Sunday, April 14, 2013

Books I'm Reading

From dr_tr at Flickr Creative Commons
We are back to reality, as our time in Hawaii had to end sometime.  The small break has shown work to be more enjoyable, spending times with the dogs feels new all over again, and oddly, I seemed to just miss my house: my favorite chair, the backyard, my own pillow.  Life, as always, is good.

I've been reading more books lately than I usually do, and I thought I'd share the ones I liked (and that have at least some angle on personal finance and wealth).  I'll keep the reviews short, and please comment back with any books you'd like to recommend.  I'm always looking for new ones to check out of the library.


Nudge: Improving Decisions about Health, Wealth and Happiness, by Richard Thaler and Cass Sunstein.  The pivotal idea of the book is that classical economics views people as entirely rational and omniscient beings ("Econs").  But people are, of course, going to act like people ("Humans"), so each group is going to handle myriad, complicated choices differently.  As such, simply providing more choices and giving everyone the freedom to choose (say, offering 1,000 choices of mutual funds in a 401k plan) is a great approach for Econs, but a bad approach for Humans.  Humans need some form of choice architecture: a structure of available choices that simplifies, informs, and nudges people towards the "best" choice, without in any way removing freedom of choice.  The authors term this approach "libertarian paternalism", a kind of terrible title (as they acknowledge) but it does capture the idea: preserve freedom, but care enough about humans to realize they may need some direction in choosing what they, themselves, would think is best.  The book tackles ideas like 401k investment options, healthcare, gay marriage, and even school lunch menu architecture.  

The New Geography of Jobs, by Enrico Moretti.  Moretti posits that there is an economic gap between cities that are innovation hubs in certain industries (Bay Area for software, San Diego for biotech, New York for finance, etc.) and those that are not.  All workers, from teachers to waiters, that live in those innovation hubs all enjoy higher wages from the industries: their rising tide lifts all ships.  Over time, the gap between the "have" cities and the "have nots" is growing.  As it relates to personal finance on a micro level, there seems to be little that is more important for American workers than the city that they choose to live in.  Mobility is paramount.  On a macro level, there seems to be nothing more important for America than finding educated workers able to fill the needs in our innovation hubs (to maintain the competitive edge our country currently has in these fields), either by educating our own or allowing highly educated immigrants to fill those needs.  Either solution will do, as Moretti notes, but the former has a much brighter outcome for American workers.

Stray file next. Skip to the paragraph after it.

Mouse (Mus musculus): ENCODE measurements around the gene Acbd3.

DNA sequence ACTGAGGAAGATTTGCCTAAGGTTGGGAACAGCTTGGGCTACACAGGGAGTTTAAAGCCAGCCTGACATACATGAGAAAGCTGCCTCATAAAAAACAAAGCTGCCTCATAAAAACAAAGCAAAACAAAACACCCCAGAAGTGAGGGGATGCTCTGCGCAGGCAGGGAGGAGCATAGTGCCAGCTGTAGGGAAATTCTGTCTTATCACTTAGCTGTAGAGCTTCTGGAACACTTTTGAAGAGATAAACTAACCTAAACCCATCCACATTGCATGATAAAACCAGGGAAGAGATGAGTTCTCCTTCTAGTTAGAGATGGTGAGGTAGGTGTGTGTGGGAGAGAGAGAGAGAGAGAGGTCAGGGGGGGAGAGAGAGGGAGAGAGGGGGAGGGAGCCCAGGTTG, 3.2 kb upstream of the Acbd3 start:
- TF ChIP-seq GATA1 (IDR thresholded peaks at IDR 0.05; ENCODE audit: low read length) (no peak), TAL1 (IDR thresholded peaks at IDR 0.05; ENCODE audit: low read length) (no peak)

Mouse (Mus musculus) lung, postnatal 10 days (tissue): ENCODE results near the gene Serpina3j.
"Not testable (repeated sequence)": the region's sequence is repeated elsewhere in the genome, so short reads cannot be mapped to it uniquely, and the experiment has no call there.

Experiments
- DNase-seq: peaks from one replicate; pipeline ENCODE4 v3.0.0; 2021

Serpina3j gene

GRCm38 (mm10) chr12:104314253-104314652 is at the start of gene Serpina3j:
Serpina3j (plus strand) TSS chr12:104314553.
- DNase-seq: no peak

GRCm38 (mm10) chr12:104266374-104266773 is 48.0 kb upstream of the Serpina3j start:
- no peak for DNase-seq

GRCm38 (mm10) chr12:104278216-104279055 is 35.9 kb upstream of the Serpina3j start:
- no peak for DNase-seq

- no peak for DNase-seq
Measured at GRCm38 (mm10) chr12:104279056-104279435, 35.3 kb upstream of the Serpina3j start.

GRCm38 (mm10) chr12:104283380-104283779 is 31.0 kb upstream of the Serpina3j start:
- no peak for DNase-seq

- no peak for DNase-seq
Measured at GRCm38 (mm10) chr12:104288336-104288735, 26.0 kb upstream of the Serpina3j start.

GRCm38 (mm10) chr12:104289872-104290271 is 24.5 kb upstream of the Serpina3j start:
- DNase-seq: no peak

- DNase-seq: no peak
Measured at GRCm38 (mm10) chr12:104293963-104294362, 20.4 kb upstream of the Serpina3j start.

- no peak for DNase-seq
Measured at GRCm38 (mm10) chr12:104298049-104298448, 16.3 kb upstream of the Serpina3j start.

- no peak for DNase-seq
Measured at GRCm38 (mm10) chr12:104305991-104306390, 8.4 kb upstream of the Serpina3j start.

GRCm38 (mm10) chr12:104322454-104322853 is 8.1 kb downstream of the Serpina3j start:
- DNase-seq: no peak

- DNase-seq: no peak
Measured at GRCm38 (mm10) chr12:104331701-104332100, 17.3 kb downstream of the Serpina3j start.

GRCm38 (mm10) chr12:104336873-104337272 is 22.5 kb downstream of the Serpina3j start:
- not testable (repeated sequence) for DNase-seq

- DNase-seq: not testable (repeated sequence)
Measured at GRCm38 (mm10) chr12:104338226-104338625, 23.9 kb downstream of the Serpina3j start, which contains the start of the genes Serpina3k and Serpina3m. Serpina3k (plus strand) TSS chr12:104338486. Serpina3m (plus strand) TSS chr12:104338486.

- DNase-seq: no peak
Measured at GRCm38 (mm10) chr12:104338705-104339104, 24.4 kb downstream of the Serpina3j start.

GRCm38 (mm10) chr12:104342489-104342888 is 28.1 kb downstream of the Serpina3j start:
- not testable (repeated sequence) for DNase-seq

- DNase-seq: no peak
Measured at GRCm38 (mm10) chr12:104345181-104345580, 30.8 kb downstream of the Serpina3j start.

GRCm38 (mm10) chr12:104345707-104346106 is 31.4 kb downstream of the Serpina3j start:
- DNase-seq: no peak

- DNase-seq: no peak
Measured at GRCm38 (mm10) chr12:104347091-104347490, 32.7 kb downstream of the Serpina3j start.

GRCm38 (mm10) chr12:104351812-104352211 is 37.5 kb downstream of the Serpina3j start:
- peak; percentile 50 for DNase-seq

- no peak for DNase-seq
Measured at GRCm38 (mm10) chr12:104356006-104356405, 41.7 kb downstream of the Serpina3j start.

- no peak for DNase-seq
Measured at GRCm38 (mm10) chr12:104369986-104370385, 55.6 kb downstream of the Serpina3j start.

The Price of Everything: Solving the Mystery of Why We Pay What We Do, by Eduardo Porter.  Porter argues that all our choices, from big to small, are shaped by the prices of our available choices.  When we decide whether or not to pay for the private school instead of the public school, the prices and benefits of each are weighed.  We do the same when deciding to buy the cereal that's on sale rather than our regular go-to.  Simple enough.  But the process also happens in reverse: our choices illustrate a price we value something (or someone) at.  When we decide to let our child ride a bike without a helmet instead of purchasing one at $30, increasing the miniscule chance they will suffer a fatal injury, we are effectively putting a price on his or her life.  Morbid as it sounds, governments need to do this sort of calculation when deciding whether to provide foreign aid, or build up the levies around New Orleans. Porter takes a thought-provoking path through the world of prices, including that of happiness, work, faith, and the future.  It is definitely worth a read.


And I'm currently reading The Myths of Happiness: What Should Make You Happy, but Doesn't, What Shouldn't Make You Happy, but Does, by Sonja Lyubomirsky.  It's one of those books that has the potential to really change your life, because it challenges a lot of the commonly held beliefs about what makes us happy using scientific evidence that you know on some level must be true, even as your intuition says it cannot be.  Over the next few weeks I'm going to take the findings on Lyubomirsky's chapters on Work and Money, apply them to my life, and write about it here.  Greater happiness, here we come! 

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